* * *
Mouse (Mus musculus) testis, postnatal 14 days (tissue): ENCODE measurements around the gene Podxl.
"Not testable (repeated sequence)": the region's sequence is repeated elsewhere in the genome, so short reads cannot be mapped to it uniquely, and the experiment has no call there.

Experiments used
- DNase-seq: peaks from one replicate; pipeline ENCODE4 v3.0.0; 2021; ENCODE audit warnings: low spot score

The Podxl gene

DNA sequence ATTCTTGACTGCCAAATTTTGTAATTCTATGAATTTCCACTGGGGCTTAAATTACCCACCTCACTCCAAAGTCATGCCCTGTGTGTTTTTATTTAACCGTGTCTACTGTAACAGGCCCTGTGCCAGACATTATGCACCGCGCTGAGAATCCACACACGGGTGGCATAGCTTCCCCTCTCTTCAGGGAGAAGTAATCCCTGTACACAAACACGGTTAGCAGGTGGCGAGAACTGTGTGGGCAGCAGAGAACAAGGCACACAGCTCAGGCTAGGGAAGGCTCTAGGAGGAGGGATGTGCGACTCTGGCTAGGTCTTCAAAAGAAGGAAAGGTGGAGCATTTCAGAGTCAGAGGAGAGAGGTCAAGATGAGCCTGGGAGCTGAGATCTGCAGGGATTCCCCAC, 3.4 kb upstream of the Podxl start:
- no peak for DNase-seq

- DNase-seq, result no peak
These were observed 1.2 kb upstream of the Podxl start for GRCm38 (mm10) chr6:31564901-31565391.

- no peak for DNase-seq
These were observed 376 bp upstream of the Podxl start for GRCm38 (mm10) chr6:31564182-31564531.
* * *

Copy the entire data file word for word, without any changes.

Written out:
Mouse (Mus musculus) testis, postnatal 14 days (tissue): ENCODE measurements around the gene Podxl.
"Not testable (repeated sequence)": the region's sequence is repeated elsewhere in the genome, so short reads cannot be mapped to it uniquely, and the experiment has no call there.

Experiments used
- DNase-seq: peaks from one replicate; pipeline ENCODE4 v3.0.0; 2021; ENCODE audit warnings: low spot score

The Podxl gene

DNA sequence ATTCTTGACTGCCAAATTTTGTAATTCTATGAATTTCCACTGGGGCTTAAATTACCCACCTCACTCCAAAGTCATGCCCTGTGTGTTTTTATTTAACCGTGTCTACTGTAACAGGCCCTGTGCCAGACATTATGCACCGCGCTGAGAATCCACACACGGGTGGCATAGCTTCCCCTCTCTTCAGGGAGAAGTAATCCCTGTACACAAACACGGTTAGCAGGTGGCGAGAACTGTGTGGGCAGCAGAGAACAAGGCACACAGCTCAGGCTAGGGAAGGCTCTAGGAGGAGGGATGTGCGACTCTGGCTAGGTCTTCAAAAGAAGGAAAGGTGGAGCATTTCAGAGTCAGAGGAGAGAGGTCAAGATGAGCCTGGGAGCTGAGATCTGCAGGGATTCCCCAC, 3.4 kb upstream of the Podxl start:
- no peak for DNase-seq

- DNase-seq, result no peak
These were observed 1.2 kb upstream of the Podxl start for GRCm38 (mm10) chr6:31564901-31565391.

- no peak for DNase-seq
These were observed 376 bp upstream of the Podxl start for GRCm38 (mm10) chr6:31564182-31564531.